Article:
Max Planck Institute of Biochemistry uses MathWorks parallel
computing tools for cancer research
24 November 2008
The MathWorks has announced that the Max Planck Institute of
Biochemistry is using its MATLAB, Parallel Computing Toolbox, MATLAB
Distributed Computing Server, and other MathWorks tools to accelerate
its workflow and reduce research and development time.
Researchers at the department of Molecular Structural Biology at the
Max Planck Institute of Biochemistry, based in Martinsried, near Munich,
Germany, study the relationship between the structure and activity of
macromolecular protein complexes involved protein degradation in cells.
This complex research requires high-throughput tools and procedures
capable of efficiently processing vast amounts of data.
Max Planck Institute researchers turned to MathWorks tools to develop
streamlined procedures for their data-intensive applications, including
image acquisition, filtering, processing, and 3-D reconstruction. For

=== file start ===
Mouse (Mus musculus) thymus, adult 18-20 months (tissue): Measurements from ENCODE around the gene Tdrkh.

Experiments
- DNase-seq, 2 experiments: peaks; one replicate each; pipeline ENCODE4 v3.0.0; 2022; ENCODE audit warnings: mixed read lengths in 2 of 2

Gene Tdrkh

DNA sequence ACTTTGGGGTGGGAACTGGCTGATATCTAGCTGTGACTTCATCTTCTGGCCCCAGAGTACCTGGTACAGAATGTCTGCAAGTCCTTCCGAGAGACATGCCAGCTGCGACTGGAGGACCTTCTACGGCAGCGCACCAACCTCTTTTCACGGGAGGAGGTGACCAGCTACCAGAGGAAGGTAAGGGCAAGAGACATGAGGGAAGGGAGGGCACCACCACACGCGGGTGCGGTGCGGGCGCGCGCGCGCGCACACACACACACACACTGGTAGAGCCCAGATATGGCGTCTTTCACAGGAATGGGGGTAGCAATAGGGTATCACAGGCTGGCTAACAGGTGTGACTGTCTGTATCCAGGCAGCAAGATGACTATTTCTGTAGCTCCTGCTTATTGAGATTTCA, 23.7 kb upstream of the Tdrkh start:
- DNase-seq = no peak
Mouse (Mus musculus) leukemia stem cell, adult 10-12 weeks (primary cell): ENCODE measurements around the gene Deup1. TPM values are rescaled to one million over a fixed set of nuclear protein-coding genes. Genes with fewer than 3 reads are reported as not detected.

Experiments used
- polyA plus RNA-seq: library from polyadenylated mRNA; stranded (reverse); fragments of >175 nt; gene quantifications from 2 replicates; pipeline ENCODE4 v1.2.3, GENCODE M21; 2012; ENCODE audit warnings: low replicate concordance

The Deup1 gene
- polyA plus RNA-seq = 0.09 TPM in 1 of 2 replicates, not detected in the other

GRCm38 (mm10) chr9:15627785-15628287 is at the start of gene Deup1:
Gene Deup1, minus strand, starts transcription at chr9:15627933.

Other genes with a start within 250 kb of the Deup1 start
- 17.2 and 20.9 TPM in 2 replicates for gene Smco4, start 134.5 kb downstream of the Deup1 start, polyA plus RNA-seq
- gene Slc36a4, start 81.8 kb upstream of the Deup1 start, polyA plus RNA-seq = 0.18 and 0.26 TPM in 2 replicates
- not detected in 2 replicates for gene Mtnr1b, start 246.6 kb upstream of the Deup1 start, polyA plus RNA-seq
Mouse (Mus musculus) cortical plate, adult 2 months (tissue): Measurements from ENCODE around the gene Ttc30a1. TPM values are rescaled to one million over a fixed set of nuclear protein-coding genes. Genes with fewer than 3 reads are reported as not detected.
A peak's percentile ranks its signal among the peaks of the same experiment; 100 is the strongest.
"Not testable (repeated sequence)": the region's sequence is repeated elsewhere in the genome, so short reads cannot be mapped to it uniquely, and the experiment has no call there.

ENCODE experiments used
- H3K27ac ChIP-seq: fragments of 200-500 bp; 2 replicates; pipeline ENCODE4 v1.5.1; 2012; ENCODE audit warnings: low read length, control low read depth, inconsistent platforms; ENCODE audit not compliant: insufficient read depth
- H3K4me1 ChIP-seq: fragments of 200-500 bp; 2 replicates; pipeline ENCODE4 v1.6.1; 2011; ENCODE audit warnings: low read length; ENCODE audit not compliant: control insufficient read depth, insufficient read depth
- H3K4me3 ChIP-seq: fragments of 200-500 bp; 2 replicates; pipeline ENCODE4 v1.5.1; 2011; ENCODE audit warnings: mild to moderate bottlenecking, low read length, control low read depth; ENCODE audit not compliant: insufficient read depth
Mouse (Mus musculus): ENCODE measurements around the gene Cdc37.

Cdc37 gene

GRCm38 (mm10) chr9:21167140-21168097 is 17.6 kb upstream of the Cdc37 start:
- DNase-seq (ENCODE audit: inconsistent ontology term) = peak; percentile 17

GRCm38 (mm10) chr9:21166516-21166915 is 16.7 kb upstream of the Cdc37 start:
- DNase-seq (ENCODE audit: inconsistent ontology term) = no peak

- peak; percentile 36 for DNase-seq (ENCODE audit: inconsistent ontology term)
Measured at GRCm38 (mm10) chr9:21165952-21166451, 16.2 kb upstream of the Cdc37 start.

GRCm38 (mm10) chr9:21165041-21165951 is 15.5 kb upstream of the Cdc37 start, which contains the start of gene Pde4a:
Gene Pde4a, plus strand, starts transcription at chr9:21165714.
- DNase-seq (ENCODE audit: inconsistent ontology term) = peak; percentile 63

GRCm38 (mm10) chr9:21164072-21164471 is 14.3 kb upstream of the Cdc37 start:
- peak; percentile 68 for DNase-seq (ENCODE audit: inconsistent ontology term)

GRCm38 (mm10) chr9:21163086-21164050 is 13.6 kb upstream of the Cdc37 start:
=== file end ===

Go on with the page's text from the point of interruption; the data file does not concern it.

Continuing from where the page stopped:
techniques such as pattern matching and single-particle reconstruction
that required computationally intensive algorithms, researchers used
Parallel Computing Toolbox and MATLAB Distributed Computing Server to
accelerate computation over a 64-node cluster.
“Reconstructing a 3-D volume typically takes days on a single CPU,
but by using Parallel Computing Toolbox and MATLAB Distributed Computing
Server from The MathWorks we were able to speed up our processing by 20
to 30 times,” said Andreas Korinek, scientist at the Max Planck
Institute of Biochemistry.
“Particularly helpful was the ability to use our cluster productively
from the MATLAB environment without having to be experts in parallel
programming or having to learn another programming language. The changes
to the existing serial applications are minimal; in most cases, our
researchers did not have to go beyond changing for-loops to parallel
for-loops to parallelize our MATLAB code and use the cluster
“Intensive research projects that require complex data processing can
benefit greatly from the efficiencies that parallel computing affords.
However, parallel programming is hard and traditionally engineers and
scientists have had to program their applications using low-level
languages,” said Silvina Grad-Freilich, manager of parallel computing
and application deployment marketing at The MathWorks.
“With tools such as Parallel Computing Toolbox and MATLAB Distributed
Computing Server, The MathWorks is committed to helping MATLAB users
seamlessly make the transition to parallel programming.”
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